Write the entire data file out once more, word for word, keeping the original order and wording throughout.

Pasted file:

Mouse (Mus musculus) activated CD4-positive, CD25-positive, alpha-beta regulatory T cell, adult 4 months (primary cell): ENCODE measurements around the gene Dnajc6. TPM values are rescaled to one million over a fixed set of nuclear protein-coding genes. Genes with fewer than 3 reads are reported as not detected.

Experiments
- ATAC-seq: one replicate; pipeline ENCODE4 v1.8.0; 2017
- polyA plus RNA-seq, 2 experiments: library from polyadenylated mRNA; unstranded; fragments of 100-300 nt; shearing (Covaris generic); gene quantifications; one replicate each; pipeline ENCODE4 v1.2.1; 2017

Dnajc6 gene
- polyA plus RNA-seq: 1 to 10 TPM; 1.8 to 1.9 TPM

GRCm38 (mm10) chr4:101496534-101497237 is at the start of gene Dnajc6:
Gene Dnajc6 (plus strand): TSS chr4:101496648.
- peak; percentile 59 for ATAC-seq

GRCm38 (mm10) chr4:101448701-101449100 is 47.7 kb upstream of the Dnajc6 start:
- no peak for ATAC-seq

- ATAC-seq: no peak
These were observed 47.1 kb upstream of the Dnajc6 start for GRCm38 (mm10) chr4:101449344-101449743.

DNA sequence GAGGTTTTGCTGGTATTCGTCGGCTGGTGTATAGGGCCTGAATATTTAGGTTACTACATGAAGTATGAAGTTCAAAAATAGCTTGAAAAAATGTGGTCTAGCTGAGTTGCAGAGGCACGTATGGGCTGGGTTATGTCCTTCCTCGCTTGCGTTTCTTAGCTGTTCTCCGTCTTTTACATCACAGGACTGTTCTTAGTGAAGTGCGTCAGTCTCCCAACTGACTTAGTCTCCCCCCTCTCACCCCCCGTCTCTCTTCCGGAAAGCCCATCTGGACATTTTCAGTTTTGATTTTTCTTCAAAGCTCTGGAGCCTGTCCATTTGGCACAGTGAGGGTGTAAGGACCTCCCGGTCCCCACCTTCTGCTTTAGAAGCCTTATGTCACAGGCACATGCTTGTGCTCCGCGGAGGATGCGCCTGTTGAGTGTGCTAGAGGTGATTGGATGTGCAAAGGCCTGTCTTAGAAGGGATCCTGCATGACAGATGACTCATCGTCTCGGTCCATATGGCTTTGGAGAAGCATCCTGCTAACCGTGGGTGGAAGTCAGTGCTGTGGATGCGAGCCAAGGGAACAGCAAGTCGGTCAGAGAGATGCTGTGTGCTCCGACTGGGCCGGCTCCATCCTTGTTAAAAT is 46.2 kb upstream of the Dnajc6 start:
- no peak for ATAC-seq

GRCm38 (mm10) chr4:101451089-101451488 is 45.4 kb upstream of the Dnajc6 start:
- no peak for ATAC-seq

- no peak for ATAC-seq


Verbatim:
Mouse (Mus musculus) activated CD4-positive, CD25-positive, alpha-beta regulatory T cell, adult 4 months (primary cell): ENCODE measurements around the gene Dnajc6. TPM values are rescaled to one million over a fixed set of nuclear protein-coding genes. Genes with fewer than 3 reads are reported as not detected.

Experiments
- ATAC-seq: one replicate; pipeline ENCODE4 v1.8.0; 2017
- polyA plus RNA-seq, 2 experiments: library from polyadenylated mRNA; unstranded; fragments of 100-300 nt; shearing (Covaris generic); gene quantifications; one replicate each; pipeline ENCODE4 v1.2.1; 2017

Dnajc6 gene
- polyA plus RNA-seq: 1 to 10 TPM; 1.8 to 1.9 TPM

GRCm38 (mm10) chr4:101496534-101497237 is at the start of gene Dnajc6:
Gene Dnajc6 (plus strand): TSS chr4:101496648.
- peak; percentile 59 for ATAC-seq

GRCm38 (mm10) chr4:101448701-101449100 is 47.7 kb upstream of the Dnajc6 start:
- no peak for ATAC-seq

- ATAC-seq: no peak
These were observed 47.1 kb upstream of the Dnajc6 start for GRCm38 (mm10) chr4:101449344-101449743.

DNA sequence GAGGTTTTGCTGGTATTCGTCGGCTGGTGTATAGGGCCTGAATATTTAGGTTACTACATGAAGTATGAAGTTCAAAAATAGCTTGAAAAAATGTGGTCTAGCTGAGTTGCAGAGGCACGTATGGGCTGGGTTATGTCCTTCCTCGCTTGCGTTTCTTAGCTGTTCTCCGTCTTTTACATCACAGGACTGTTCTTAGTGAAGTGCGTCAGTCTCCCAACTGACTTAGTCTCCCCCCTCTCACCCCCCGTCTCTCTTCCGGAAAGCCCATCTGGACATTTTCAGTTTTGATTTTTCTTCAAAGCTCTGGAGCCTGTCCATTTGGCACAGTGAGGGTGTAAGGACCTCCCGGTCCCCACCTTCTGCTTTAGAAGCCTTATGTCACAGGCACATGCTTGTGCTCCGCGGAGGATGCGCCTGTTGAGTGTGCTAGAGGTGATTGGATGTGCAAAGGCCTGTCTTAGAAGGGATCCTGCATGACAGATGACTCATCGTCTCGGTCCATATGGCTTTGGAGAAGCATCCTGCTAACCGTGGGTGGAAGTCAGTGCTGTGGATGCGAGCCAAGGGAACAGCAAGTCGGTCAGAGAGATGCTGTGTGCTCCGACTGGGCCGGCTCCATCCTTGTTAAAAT is 46.2 kb upstream of the Dnajc6 start:
- no peak for ATAC-seq

GRCm38 (mm10) chr4:101451089-101451488 is 45.4 kb upstream of the Dnajc6 start:
- no peak for ATAC-seq

- no peak for ATAC-seq